The zombie functions as a monstrous other, transgressing boundaries and unsettling the modern identity, as monsters have always done. But, it goes beyond the scope of traditional monsters in that it also holds a mirror up to the secular self, and suggests, without the transcendent, we may nothing more than animated corpses, or worse. The zombie film further deprives us of the security of civilization, exposing human beings as Hobbesian brutes. The collective effect of these functions brings us to a crisis of identity and meaning.
In the pre-modern past, the self was a part of a cosmos seen as a “totality of existence because it [contained] the sense of ordered whole” (A Secular Age 60), and in this order held meaning for all things. In modern society, with the loss of the transcendent, any external referent by which we might understand the self has been removed and the modern self’s construction became an entirely interior process—reality is solely in the mind–“in the sense that things only have the meaning they do in that they awaken a certain response in us” (A Secular Age 31). To be a buffered subject, Taylor says, is to have “closed up the porous boundary between inside (thought) and outside (nature, the physical)” (A Secular Age 300). With this move from cosmic meaning to meaning residing only in the mind, the modern identity, then, can be understood largely by what it is not—by the things of which it has been emptied. It no longer has a place in a cosmic hierarchy of meaning, nor does it interact with spiritual forces or charged objects in an enchanted world.
The zombie, too, is defined by what is absent. Much has been lost in the anthropocentric turn away from the transcendent, and the zombie brings us face to face with who we are in the context of this loss. The zombie is the embodiment of this emptiness, for one of the key characteristics of the zombie is that it is “a body which has been hollowed out, emptied of selfhood” (Warner 357). It is essentially a “description of human existential diminishment” (367) that has been diminished one step further than has the ordinary resident of modernity. The zombie evokes despair and dread because it presents buffered selves with the potential of being absent from oneself. This is part of the horror of the zombie, especially in the early twentieth-century; it terrorizes the rationalist understanding of selfhood by exposing the fragility of subjectivity.
The zombie, too, is defined by what is absent.
The destruction of subjectivity is still a significant part of the horror of the zombie, but the events of the mid-twentieth century changed the conception of the self and therefore the monster that threatened it. After the horrors of the Holocaust and the use of the atomic bomb, faith in reason and the authority of science was abandoned, as had been faith in God in previous generations. This left humanity without any external authority. Sartre’s understanding of the self as existential agent is representative of the post WWII identity. Because “it is impossible for man to transcend human subjectivity,” the new authority was the self. He believed that unlike the objective world, the existence of the self precedes its essence; “subjectivity must be the starting point.” Thus, we are completely free to choose our own purpose, our own meaning. Additionally, ideals or beliefs are not reality; action is the only reality, for the only way to determine the value of ideals or beliefs is to perform and act which confirms or defines it” (“Existentialism is a Humanism”).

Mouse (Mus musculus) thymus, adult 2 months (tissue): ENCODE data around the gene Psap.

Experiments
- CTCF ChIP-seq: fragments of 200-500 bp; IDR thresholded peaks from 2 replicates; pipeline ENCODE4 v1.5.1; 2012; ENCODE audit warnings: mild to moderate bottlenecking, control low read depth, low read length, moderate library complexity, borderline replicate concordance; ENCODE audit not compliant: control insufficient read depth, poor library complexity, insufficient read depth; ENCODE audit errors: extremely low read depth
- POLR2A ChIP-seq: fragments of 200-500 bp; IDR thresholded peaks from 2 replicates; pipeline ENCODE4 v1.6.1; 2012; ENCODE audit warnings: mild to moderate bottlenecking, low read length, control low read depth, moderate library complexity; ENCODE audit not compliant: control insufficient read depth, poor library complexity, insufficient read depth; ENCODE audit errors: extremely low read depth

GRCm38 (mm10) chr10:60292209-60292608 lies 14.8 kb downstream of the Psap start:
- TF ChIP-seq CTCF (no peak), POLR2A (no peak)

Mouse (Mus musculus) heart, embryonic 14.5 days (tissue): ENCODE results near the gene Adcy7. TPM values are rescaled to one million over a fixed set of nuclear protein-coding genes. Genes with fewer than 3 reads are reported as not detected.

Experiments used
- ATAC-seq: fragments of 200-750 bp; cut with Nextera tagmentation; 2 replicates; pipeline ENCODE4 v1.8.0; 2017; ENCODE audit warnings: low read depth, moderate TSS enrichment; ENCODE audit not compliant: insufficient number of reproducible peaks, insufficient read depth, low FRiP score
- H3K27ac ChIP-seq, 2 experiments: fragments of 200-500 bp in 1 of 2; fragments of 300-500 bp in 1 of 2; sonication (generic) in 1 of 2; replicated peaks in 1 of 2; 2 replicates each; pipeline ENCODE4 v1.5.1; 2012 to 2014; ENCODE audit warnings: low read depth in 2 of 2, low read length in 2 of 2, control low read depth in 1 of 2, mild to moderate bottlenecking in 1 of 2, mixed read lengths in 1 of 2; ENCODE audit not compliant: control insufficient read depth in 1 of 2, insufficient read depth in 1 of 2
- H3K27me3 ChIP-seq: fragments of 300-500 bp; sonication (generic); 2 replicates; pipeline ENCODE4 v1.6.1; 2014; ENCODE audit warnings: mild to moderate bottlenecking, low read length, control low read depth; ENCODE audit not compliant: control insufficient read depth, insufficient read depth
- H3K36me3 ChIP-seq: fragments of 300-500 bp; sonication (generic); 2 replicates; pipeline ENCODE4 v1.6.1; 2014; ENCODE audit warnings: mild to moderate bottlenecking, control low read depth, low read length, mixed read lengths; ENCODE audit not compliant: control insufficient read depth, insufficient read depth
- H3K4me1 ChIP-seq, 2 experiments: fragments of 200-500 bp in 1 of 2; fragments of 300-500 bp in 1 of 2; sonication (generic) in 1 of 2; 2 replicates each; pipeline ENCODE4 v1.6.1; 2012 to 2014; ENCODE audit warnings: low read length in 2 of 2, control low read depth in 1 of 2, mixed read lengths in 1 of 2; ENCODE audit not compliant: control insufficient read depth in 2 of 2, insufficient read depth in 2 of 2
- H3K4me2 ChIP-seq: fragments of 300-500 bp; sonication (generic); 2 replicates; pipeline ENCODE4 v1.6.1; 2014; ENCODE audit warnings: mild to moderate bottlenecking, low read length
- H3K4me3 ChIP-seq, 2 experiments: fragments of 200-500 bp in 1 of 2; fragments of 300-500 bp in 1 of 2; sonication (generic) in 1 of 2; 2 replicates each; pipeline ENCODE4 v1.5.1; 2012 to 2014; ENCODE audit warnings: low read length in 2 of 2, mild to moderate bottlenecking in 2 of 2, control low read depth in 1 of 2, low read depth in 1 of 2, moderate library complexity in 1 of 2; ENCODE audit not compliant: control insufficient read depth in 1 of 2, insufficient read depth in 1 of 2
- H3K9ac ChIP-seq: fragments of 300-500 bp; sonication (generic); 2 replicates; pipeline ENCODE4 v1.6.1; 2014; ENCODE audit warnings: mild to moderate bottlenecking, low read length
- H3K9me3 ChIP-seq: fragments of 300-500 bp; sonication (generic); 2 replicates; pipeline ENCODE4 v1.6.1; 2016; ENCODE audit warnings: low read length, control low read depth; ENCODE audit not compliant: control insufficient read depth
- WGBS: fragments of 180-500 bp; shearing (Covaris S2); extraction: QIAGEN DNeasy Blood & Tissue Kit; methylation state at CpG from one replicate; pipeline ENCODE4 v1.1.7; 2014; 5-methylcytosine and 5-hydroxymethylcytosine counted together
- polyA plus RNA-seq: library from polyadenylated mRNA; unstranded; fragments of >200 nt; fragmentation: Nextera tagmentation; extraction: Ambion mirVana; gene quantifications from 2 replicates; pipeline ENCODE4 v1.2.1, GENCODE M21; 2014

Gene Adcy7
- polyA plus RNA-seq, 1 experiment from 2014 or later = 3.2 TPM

Putting these ideas together, we can claim that, in the post-nuclear world we understand the self as existential agent. Boon suggests that human action “in the absence of any external locus of truth—that is, in the absence of a reliable ‘other’ in whom/which faith can be placed—must face the threat of engulfment by the world.” For the existential agent, the greatest fear, then, is that “it will be absorbed by the other and thus be irretrievably lost” (Boon [in Better off Dead] 55-56). Taylor’s modern identity was buffered against anything transcendent, but now the self faces engulfment by the hostile immanent universe. Many of the deaths presented in zombie films are of a single screaming protagonist being pulled by countless cadaverous hands into the mass of the undead horde. This visually symbolizes the engulfment of the existential agent by the indifferent universe. Romero’s zombies are the embodiment of the challenge to the modern identity. When one becomes a zombie, one of many within the horde, the subjective self is annihilated and the existential agent is engulfed by a malicious world.
For a simple summary of this series of zombie posts visit: http://www.squidoo.com/the-meaning-of-zombies2
Previous zombie posts:
- A New Kind of Monster
- A Brief History
- Ain’t Got No Soul
- Where do zombies come from?
- Crossing Boundaries
- Why Zombies are Disgusting
- Horror of the Body
- Zombies and Death
- Zombies and Intimacy
- Zombies Ha Ha
- The Horde
- Zombie Evil? Not so much.
- Loss of Fullness
- Consumption of Traditional Values
- New Monster, New Hero
- Zombies ‘R Us
- Zombies as Consumers (They’re us)
- The Human Monster
- Zombies and Hobbes